PITTSBURGH -- Alex Ovechkin called it "funny," but there was nothing to laugh about in the Washington Capitals locker room.
There was only the familiar pain that comes with unfulfilled expectations and another, as Ovechkin put it, "missed opportunity."
The Capitals season ended in torturous fashion Tuesday with a 4-3 overtime loss to the Pittsburgh Penguins in Game 6 of the Eastern Conference Second Round at Consol Energy Center.
All hope appeared lost when the Capitals trailed 3-0 late in the second period, but they valiantly battled back to force overtime only to have their hearts ripped out by Nick Bonino's rebound goal 6:32 into sudden death.
So, the Penguins move on to face the Tampa Bay Lightning in the Eastern Conference Final, and the Capitals go home much sooner than they'd hoped -- again.
"Another game that's the last shot," Ovechkin said after the Capitals lost in overtime for the second time in three games. "I'm proud of my team, proud of my teammates. I'm proud of this group no matter what happened, but, again, we lost in the second round, so it [stinks]."
Video: WSH@PIT, Gm6: Bonino buries rebound to clinch series
That is the heart of the matter for the Capitals. Despite all their success in the regular season, they have not been able to get past the second round of the Stanley Cup Playoffs since their lone trip to the Cup Final, in 1998.
In the Ovechkin era, which began in 2005-06, the Capitals have reached the second round five times and haven't been able get over the hump.
After winning the Presidents' Trophy and setting their record with 56 victories during the regular season, the Capitals thought this was finally their year. The Penguins turned out to be the hotter, deeper, more-clutch team.
"Every year, there's lots of expectations, lots of great players, but something we're missing," Ovechkin said. "This group of guys can do better and bigger than just the second round. We have the best goalie in the League, we have a solid group of guys on the defensive side, and all four lines can play well. You can see it. We just didn't execute when we had a chance to put the puck in the net."
The Capitals repeatedly talked about how this group was different and what happened in the past had no impact on what was going to happen this season. You almost believed it after John Carlson scored on a 5-on-3 power play to tie it 3-3 with 6:59 left in the third period.
Video: WSH@PIT, Gm6: Carlson blasts home PPG to tie it
They appeared destined to force a Game 7 when Jay Beagle dove into the crease behind goaltender Braden Holtby to somehow keep out a Patric Hornqvist shot from below the right circle 2:41 into overtime. The Penguins kept coming, however, and it fittingly ended with Bonino backhanding in a Carl Hagelin rebound from in front.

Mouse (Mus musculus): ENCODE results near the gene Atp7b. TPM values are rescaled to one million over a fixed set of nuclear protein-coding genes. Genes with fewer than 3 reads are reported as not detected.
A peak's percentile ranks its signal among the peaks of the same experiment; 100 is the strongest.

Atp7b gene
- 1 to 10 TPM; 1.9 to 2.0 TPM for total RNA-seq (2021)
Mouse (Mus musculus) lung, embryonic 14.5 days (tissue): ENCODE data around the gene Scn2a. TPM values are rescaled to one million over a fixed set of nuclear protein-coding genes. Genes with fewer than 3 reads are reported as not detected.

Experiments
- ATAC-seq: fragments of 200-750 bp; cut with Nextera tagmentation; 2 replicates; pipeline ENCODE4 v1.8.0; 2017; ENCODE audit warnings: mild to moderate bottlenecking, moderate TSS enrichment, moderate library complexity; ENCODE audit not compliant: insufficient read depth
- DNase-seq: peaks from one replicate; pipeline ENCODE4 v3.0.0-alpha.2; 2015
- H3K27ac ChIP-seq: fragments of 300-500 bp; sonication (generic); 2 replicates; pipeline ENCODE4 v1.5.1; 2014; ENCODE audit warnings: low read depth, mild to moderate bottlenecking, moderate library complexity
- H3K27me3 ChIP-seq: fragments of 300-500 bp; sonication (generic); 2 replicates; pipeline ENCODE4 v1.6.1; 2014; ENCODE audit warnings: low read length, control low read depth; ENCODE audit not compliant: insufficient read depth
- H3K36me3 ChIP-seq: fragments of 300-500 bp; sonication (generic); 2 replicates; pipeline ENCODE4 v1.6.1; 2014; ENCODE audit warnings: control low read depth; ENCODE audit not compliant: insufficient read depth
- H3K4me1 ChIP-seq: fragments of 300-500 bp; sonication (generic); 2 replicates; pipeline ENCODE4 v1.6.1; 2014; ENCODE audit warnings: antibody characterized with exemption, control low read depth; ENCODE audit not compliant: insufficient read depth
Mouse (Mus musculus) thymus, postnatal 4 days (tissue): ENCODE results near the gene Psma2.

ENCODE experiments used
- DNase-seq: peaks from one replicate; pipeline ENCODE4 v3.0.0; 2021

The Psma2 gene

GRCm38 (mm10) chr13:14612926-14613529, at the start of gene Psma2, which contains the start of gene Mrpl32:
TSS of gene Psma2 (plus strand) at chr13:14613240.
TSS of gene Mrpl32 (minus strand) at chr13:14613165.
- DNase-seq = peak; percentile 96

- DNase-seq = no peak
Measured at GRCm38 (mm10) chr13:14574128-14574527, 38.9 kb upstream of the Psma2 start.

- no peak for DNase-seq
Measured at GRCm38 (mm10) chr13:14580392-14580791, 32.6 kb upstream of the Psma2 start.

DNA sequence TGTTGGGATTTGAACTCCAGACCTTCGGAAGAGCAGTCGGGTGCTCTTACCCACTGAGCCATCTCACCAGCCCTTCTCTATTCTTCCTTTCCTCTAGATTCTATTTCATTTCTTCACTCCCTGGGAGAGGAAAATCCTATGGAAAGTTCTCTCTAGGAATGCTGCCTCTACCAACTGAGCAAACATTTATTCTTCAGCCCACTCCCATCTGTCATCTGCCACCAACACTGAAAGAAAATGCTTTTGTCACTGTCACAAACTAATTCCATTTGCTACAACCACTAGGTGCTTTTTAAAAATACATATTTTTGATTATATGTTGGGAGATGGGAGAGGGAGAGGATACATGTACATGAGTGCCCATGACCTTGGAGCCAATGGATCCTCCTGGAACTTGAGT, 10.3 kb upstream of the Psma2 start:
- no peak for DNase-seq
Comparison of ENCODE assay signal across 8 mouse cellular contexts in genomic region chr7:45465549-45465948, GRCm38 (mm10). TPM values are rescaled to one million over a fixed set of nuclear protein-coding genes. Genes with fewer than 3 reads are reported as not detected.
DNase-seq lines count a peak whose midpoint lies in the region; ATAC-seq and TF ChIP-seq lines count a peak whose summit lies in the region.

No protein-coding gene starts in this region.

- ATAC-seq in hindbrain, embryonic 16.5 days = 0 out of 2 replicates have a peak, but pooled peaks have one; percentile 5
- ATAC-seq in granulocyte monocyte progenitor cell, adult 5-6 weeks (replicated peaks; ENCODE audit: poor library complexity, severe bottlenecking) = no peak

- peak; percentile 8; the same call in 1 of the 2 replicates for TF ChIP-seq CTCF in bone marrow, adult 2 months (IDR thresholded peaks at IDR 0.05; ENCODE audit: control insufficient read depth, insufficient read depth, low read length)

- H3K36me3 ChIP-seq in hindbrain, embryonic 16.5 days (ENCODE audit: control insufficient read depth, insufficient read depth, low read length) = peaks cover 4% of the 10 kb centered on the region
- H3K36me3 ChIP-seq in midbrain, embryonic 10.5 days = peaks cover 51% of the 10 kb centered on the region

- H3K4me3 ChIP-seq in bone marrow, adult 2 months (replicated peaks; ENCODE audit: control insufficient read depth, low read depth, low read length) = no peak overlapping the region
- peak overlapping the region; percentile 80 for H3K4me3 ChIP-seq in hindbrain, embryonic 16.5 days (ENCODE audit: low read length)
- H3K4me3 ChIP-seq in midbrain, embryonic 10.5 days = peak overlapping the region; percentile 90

While the Capitals were holding Sidney Crosby (two assists) and Evgeni Malkin (one goal, one assist) to a combined four points in the series, the Penguins' third line of Hagelin (three goals, four assists), Bonino (two goals, three assists) and Phil Kessel (two goals, four assists) combined for 18 points in the six games.
"We didn't own the big moments," Capitals right wing Justin Williams said. "The margin of error is very small in this league, and they owned the big one tonight."
Ovechkin is the captain and receives much of the attention, positive or negative, because of that. So, when the Capitals end up on the losing end every spring, the tendency is to point the finger of blame at him.
But Ovechkin was among the Capitals' best players every game and was tied with Hagelin for the series lead with seven points (two goals, five assists). T.J. Oshie had five goals and an assist, Nicklas Backstrom had four assists, and Williams lived up to his reputation as a big-game player with three goals and two assists in the last four games.
Too many of the Capitals' other forwards were quiet, though.
"Listen, I'm going to obviously stick up for my captain," Williams said. "He did all the right things, said all the right things. It certainly isn't on him. It's about us as a team not being quite good enough."
Williams has won the Stanley Cup three times in his career, so he knows what the other side of games like the one Tuesday feels like. Ovechkin does not, and with his 31st birthday coming before next season, it would be natural for him to wonder if he'll ever get to experience that.
"When you're in this game, the shelf life in the National Hockey League, if you're a top player, is 10, 12 years, and so when you don't go that far, the window sort of seems like it closes, and if you haven't got past that, it gets frustrating," Capitals coach Barry Trotz said. "It does, there's no question, because I think the sense of mortality sets in.
"Just getting into the playoffs is so darn hard. You don't even know if you're going to get to the playoffs next year."
Trotz, 53, has also never been past the second round of the playoffs, so he probably feels his personal clock ticking as well. Capitals general manager Brian MacLellan hired him two years ago to help the Capitals finally break free from their underachieving past.
He knows he hasn't done that, yet.
"We've made some progress, but obviously not enough," Trotz said. "We need to get through this round. That's part of the deal. That will always be thrown at us until we get through that, so we need to do it."